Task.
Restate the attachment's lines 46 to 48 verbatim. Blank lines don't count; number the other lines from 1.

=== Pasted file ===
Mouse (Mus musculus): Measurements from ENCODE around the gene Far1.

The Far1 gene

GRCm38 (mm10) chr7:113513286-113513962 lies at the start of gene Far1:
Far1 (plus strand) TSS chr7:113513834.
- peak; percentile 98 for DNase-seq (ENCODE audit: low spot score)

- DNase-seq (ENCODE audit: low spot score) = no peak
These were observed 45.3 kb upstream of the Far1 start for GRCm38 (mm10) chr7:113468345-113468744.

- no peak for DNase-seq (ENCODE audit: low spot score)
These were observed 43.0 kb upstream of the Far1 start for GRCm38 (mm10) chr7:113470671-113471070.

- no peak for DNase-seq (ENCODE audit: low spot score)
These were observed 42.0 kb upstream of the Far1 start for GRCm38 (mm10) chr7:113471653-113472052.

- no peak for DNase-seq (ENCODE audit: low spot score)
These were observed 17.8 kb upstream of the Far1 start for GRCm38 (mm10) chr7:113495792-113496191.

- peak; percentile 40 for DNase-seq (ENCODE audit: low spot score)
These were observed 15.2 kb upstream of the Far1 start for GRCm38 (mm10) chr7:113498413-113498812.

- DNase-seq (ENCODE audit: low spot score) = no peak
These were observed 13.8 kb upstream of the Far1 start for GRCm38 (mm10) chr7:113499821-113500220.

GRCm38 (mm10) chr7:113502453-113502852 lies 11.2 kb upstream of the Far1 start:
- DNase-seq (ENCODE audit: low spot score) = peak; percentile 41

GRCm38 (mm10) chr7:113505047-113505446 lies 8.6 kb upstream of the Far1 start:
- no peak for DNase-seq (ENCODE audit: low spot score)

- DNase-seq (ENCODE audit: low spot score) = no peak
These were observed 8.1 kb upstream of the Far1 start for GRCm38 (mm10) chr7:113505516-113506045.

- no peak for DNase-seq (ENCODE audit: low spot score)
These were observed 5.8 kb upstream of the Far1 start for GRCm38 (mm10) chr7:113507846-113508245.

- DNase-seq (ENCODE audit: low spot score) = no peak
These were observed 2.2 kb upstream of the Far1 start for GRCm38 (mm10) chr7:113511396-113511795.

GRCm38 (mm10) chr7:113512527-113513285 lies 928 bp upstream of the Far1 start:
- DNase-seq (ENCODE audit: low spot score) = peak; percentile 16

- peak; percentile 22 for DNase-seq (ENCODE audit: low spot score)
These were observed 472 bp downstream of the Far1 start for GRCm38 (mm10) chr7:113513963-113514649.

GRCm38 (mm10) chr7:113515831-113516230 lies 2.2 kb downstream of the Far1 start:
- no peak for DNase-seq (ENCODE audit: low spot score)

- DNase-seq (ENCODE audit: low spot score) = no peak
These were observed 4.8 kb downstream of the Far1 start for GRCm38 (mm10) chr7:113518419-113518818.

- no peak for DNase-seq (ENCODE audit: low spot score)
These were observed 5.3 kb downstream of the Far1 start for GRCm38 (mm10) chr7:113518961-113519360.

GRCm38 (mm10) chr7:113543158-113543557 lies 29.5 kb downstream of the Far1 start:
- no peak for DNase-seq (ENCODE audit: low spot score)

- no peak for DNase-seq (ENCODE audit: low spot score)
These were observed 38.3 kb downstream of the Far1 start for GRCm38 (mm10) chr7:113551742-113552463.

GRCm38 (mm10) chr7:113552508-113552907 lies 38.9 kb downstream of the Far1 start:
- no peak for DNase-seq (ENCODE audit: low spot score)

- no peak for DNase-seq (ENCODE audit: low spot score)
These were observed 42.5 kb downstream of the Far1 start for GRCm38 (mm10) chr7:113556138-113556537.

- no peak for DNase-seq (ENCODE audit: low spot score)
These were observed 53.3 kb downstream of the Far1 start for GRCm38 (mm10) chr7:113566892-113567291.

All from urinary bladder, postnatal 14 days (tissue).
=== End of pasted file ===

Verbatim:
- no peak for DNase-seq (ENCODE audit: low spot score)
These were observed 53.3 kb downstream of the Far1 start for GRCm38 (mm10) chr7:113566892-113567291.

All from urinary bladder, postnatal 14 days (tissue).